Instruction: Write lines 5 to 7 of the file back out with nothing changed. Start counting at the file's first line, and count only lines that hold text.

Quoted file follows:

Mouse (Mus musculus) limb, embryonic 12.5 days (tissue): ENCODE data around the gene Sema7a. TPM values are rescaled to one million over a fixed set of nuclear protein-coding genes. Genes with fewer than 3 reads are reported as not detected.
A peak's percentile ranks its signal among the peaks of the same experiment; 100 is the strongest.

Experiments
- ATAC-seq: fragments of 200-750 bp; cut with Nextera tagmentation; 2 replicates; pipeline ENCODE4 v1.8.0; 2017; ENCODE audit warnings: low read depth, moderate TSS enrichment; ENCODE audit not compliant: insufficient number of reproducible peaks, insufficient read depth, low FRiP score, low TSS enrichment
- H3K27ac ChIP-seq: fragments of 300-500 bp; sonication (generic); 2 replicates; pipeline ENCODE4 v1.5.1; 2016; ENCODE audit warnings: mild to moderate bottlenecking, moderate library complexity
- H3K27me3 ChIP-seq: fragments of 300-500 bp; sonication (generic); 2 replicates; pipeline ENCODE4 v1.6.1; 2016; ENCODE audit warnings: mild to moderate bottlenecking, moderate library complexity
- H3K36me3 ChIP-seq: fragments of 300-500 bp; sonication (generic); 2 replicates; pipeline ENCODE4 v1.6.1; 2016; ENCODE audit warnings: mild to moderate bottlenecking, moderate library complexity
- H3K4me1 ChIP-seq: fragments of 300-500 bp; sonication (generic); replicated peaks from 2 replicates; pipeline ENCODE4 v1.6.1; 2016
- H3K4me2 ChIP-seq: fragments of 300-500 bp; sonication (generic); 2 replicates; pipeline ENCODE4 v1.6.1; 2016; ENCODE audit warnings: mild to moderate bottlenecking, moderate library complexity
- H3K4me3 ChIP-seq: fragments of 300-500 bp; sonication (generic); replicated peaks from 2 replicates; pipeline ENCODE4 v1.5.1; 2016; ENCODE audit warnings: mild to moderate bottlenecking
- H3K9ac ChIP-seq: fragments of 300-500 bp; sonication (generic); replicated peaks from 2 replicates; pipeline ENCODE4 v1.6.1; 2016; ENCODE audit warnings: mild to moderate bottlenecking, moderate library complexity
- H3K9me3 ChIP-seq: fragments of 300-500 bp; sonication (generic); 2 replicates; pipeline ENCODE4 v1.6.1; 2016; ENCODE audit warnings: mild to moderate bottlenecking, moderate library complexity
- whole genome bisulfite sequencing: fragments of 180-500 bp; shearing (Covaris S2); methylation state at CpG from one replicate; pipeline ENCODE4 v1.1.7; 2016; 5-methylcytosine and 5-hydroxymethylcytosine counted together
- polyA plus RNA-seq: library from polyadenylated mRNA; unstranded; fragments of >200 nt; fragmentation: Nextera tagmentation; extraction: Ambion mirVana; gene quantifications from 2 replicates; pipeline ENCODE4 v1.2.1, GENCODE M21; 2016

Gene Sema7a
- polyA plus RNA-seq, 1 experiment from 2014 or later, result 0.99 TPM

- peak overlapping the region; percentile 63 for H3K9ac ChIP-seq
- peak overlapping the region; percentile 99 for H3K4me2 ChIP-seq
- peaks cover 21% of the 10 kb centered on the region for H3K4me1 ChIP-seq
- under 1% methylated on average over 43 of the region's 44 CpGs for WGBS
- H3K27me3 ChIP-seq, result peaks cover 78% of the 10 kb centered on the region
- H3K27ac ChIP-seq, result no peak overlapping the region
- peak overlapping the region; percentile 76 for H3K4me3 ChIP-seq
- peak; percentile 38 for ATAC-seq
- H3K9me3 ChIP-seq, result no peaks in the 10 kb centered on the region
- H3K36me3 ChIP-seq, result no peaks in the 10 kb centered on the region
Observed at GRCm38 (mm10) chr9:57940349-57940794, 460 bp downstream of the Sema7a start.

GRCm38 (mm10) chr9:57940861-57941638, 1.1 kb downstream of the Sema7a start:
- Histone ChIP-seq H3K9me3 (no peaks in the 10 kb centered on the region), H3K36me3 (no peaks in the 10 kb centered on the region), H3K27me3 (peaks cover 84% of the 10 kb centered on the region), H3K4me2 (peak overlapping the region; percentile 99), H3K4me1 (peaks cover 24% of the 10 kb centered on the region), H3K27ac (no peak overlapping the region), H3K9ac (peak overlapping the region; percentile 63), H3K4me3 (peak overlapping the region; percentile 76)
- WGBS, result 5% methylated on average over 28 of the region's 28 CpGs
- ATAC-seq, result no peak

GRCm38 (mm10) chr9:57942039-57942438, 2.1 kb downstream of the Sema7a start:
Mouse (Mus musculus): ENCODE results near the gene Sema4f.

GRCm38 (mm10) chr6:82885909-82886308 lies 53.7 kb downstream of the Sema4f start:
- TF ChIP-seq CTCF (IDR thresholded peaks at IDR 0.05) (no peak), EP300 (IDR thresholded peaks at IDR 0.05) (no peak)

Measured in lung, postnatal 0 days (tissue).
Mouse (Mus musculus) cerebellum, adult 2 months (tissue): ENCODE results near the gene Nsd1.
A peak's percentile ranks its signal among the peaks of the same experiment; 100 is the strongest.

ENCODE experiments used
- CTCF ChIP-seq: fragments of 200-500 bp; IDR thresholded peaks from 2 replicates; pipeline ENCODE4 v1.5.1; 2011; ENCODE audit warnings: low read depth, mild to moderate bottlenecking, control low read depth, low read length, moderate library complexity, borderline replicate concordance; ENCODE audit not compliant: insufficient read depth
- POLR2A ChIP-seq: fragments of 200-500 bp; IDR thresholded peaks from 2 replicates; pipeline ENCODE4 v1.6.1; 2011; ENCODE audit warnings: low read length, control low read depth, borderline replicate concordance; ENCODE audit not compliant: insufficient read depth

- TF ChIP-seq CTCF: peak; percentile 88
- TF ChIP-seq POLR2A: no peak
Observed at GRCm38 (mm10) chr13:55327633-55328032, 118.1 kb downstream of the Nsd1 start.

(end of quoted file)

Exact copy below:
- H3K27ac ChIP-seq: fragments of 300-500 bp; sonication (generic); 2 replicates; pipeline ENCODE4 v1.5.1; 2016; ENCODE audit warnings: mild to moderate bottlenecking, moderate library complexity
- H3K27me3 ChIP-seq: fragments of 300-500 bp; sonication (generic); 2 replicates; pipeline ENCODE4 v1.6.1; 2016; ENCODE audit warnings: mild to moderate bottlenecking, moderate library complexity
- H3K36me3 ChIP-seq: fragments of 300-500 bp; sonication (generic); 2 replicates; pipeline ENCODE4 v1.6.1; 2016; ENCODE audit warnings: mild to moderate bottlenecking, moderate library complexity